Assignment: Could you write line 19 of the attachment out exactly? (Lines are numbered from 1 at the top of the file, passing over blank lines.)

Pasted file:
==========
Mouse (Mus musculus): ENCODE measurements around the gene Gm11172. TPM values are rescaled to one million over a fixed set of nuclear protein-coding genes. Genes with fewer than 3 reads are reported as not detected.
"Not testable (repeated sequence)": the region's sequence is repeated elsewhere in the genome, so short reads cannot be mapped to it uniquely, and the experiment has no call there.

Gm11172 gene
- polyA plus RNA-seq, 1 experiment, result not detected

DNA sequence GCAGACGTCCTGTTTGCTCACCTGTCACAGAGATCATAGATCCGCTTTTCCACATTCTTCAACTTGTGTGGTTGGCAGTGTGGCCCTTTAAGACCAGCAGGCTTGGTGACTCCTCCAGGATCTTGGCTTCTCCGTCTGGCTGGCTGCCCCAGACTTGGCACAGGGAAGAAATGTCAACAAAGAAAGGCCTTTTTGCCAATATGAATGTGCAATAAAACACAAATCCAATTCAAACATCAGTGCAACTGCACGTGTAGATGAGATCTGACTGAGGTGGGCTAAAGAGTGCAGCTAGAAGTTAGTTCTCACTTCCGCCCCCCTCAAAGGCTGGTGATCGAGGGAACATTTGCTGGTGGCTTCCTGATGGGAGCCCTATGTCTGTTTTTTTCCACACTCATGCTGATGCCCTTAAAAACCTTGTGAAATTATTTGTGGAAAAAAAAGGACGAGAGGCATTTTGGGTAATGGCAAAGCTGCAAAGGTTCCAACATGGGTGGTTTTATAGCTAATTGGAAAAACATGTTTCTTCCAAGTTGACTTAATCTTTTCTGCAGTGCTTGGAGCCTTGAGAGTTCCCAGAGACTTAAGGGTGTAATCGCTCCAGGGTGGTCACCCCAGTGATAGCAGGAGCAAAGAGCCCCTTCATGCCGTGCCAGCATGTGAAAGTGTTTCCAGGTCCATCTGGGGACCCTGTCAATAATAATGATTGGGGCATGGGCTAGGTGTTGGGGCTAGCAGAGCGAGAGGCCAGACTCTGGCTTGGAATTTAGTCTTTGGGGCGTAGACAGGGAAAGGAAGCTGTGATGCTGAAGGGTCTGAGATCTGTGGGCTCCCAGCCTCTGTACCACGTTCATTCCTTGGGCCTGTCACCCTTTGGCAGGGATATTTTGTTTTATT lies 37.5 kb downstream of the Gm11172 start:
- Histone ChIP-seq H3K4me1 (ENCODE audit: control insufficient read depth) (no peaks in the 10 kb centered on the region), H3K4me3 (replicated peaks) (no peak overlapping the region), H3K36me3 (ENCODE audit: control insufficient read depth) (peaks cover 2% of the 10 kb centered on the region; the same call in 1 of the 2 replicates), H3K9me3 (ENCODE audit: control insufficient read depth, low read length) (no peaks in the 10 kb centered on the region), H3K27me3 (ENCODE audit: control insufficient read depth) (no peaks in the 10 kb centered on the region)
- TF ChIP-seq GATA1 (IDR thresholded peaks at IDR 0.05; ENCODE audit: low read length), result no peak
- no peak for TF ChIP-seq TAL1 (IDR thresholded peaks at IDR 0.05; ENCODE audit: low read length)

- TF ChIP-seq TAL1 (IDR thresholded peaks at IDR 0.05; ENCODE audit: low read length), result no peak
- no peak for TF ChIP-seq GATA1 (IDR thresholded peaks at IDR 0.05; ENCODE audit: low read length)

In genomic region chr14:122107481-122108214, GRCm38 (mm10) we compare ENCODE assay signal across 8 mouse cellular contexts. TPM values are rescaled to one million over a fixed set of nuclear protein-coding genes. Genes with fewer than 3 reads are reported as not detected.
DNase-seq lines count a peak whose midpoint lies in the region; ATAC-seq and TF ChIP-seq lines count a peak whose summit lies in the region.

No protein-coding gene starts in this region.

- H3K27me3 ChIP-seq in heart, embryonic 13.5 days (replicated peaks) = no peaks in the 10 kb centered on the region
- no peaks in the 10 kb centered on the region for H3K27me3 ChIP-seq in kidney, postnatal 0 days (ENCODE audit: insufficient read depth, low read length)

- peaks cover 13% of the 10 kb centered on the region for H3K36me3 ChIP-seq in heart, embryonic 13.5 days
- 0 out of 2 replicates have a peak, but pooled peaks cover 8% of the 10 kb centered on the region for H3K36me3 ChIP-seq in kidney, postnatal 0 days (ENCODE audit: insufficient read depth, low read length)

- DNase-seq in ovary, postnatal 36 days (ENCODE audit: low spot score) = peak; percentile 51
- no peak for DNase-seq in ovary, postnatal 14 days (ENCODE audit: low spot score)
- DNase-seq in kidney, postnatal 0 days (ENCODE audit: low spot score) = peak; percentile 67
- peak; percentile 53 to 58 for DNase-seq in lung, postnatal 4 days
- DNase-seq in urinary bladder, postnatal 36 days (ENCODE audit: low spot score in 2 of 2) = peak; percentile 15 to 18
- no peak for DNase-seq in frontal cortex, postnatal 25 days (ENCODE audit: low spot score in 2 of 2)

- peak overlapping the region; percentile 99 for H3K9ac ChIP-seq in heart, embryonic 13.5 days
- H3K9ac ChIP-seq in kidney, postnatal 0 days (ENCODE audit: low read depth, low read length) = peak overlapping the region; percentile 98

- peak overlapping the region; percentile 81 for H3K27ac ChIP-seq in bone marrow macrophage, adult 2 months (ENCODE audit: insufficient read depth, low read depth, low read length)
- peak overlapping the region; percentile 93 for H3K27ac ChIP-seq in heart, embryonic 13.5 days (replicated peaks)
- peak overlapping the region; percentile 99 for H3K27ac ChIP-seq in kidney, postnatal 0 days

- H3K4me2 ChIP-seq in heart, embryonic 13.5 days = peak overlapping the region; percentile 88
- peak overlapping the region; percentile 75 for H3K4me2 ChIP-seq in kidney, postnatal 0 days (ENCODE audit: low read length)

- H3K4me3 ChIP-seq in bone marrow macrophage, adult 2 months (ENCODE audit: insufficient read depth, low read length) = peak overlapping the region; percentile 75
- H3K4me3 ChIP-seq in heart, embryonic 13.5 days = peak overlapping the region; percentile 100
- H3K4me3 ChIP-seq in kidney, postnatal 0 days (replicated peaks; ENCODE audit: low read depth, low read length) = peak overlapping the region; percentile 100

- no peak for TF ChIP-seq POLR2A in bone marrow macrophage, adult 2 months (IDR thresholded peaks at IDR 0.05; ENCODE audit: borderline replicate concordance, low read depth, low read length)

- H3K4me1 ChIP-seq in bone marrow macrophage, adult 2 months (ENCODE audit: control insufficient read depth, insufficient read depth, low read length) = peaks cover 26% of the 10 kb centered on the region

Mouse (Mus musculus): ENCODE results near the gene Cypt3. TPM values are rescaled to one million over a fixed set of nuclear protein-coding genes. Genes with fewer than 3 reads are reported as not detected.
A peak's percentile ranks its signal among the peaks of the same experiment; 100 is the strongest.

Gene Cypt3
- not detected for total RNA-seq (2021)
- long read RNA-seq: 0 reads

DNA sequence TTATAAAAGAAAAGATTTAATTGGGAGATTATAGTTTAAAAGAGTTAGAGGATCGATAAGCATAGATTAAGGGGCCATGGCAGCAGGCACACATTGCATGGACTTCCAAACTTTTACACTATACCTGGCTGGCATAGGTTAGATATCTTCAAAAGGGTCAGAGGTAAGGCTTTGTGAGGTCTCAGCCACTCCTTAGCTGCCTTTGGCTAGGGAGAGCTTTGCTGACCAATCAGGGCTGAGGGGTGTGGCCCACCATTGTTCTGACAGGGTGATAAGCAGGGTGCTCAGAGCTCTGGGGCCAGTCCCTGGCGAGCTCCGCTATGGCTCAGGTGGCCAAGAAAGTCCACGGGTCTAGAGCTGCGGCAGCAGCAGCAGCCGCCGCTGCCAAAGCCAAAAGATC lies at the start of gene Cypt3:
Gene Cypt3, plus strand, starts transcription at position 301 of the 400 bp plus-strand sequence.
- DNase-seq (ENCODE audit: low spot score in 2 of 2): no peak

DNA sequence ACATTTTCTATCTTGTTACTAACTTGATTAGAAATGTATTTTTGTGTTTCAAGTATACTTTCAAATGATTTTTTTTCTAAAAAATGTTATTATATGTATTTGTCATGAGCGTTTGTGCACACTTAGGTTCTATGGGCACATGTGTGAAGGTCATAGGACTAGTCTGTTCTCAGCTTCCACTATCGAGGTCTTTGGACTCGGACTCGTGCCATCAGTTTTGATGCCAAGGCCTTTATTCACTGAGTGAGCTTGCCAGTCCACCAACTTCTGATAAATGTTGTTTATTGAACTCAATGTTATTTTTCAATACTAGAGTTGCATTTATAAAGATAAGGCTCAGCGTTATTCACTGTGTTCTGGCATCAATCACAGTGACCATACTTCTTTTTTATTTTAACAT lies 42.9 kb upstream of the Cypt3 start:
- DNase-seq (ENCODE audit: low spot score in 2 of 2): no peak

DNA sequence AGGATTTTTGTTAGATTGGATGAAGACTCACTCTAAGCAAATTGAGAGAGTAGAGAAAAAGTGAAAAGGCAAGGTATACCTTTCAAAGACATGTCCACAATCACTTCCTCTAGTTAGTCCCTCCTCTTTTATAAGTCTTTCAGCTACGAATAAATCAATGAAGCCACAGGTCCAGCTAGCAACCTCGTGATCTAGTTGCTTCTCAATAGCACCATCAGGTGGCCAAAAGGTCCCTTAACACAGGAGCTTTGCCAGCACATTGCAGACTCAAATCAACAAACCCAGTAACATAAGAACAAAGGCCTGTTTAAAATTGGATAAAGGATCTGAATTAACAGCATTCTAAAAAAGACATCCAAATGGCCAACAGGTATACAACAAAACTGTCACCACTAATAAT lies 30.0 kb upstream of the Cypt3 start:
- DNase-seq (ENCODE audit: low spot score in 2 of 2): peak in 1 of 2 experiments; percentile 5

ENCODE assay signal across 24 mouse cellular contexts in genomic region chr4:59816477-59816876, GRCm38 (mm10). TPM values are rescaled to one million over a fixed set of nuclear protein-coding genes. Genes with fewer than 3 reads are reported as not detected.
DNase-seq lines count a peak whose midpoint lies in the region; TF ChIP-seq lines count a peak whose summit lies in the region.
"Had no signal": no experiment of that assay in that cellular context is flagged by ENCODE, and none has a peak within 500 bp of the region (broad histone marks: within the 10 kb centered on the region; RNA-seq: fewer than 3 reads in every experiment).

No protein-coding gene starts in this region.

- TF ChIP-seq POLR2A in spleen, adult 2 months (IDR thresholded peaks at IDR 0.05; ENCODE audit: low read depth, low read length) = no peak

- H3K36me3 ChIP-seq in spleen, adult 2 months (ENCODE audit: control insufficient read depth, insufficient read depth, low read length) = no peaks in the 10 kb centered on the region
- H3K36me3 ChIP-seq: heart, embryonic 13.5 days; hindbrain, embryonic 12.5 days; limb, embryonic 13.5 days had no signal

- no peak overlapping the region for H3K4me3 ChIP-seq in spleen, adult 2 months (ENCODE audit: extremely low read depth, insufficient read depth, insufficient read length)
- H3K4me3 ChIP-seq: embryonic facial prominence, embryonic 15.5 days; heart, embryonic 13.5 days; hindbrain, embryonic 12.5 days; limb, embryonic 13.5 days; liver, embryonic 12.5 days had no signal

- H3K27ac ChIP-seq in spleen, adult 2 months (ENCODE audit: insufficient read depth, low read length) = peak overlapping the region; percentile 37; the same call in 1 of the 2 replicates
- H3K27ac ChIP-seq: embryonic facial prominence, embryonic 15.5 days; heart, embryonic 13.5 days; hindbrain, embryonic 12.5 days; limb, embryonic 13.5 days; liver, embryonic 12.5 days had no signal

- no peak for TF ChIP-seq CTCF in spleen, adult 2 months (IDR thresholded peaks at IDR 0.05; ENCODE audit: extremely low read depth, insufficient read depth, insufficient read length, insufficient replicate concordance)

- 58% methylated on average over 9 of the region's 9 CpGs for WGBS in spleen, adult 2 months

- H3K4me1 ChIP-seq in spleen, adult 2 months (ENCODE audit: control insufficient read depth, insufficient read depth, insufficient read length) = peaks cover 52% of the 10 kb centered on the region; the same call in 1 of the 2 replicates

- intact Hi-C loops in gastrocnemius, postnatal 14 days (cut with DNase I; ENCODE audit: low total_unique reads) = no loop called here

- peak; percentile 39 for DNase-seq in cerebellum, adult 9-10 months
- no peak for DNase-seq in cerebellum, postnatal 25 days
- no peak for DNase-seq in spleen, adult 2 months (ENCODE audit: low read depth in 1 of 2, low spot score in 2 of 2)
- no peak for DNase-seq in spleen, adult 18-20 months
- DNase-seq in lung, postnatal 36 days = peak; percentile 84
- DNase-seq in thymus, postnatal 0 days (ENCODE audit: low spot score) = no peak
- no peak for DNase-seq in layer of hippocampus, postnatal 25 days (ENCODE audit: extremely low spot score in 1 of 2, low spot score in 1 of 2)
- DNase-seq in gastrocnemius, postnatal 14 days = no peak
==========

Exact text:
- no peak for DNase-seq in ovary, postnatal 14 days (ENCODE audit: low spot score)